Google Maps Platform

A video guide to reactive programming with Google Maps Platform

Reactive programming blog header

The Google Maps Platform Android SDK supports extensions for reactive programming, which helps you write code to handle asynchronous operations.


Write reactive and responsive mapping applications with Google Maps Platform

In mobile apps, asynchronous events can happen at any point in time: user touch events, waiting for network calls to complete, or receiving push notifications, to name a few. As an app developer, accounting for these events and composing them with other asynchronous events can be challenging. Reactive programming is an alternative to passing callbacks for different events and helps simplify the process of working with asynchronous events. In reactive programming, events are modeled as a stream, emitting items over time.

There are two libraries you can use to write reactive code: Kotlin Flows and RxJava. The next two videos show you how to use each one.


Writing reactive and responsive mapping applications using Kotlin

If you’re a Kotlin developer looking to use Coroutines and Flows, the KTX library allows you to use Kotlin Flows to receive events. The Maps KTX library includes extension functions that return Kotlin Flow objects, so you can listen to events in a reactive manner. Unlike suspending functions, which return a single value, Kotlin Flows can return several values over time. For example, you can use a Flow to receive camera event changes over time. To get started using Kotlin Flows in your app, include the Maps KTX library in the dependencies section in your build.gradle file.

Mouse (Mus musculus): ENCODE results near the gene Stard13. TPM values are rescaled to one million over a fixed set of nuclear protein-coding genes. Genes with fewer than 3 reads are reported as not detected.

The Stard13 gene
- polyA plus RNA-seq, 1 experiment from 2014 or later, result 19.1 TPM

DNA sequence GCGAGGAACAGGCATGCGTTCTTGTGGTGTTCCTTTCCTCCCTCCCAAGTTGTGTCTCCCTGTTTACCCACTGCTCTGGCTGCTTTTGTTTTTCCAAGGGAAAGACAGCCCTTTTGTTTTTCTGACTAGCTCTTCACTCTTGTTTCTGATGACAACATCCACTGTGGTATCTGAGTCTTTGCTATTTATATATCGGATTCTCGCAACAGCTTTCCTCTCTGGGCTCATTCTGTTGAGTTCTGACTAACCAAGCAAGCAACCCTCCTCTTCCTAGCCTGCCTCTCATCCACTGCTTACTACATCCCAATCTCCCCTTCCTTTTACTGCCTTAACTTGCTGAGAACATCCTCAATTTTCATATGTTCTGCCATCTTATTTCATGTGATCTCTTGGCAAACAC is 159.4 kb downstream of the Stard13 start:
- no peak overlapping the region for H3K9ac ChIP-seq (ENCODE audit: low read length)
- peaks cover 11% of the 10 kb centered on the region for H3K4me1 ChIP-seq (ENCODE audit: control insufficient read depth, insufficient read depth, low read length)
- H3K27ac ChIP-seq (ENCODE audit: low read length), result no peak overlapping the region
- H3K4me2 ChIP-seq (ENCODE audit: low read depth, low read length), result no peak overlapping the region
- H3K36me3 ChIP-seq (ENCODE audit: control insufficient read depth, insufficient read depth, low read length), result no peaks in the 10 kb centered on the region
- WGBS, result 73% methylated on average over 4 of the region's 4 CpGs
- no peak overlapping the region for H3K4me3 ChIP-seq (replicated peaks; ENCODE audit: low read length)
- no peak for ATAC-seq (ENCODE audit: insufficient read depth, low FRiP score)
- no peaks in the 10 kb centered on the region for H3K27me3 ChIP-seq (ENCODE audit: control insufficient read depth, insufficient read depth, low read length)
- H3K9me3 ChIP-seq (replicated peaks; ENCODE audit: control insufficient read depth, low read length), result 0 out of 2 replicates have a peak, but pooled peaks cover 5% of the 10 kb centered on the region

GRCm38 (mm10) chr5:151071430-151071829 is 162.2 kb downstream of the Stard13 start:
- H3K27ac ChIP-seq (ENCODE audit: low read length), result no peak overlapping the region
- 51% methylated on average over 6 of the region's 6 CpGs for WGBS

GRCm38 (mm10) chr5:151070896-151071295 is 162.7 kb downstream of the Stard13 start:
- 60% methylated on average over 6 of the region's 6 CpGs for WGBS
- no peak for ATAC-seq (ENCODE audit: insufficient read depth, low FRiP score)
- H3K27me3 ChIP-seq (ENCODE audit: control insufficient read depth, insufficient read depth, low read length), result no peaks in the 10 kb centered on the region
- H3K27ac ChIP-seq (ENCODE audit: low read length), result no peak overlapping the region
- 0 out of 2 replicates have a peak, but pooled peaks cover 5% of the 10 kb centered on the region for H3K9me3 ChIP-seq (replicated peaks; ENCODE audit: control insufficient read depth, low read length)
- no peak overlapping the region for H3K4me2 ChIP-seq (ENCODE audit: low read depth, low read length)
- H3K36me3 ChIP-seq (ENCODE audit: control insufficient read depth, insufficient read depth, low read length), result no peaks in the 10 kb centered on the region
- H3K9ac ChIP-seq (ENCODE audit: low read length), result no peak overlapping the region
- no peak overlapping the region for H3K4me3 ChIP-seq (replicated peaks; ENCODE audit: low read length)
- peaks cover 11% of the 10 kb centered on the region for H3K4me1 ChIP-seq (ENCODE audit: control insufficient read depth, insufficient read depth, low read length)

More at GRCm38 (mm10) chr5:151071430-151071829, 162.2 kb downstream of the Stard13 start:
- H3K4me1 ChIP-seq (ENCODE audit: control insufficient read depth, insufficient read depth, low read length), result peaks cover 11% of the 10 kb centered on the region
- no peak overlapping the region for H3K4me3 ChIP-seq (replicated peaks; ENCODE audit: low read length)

Creating reactive maps on Android with RxJava

Integrate Google Maps Platform SDKs with popular Android library RxJava. RxJava is the Java implementation of Reactive Extensions, which is a library for composing asynchronous and event-based programs using observable sequences. One thing RxJava does is allows you to convert callback-based asynchronous code into a chain of transformations. Learn how this works and the other ways you can use RxJava in the third video in this series.

​​We hope you learn more about reactive programming concepts to help you build responsive and reactive mobile apps in this three-part YouTube series. Have ideas for helpful videos you’d like to see on our channel? Leave a comment on any of our videos. And don’t forget to subscribe to our YouTube channel for the latest updates, tutorials, customer stories, and more.

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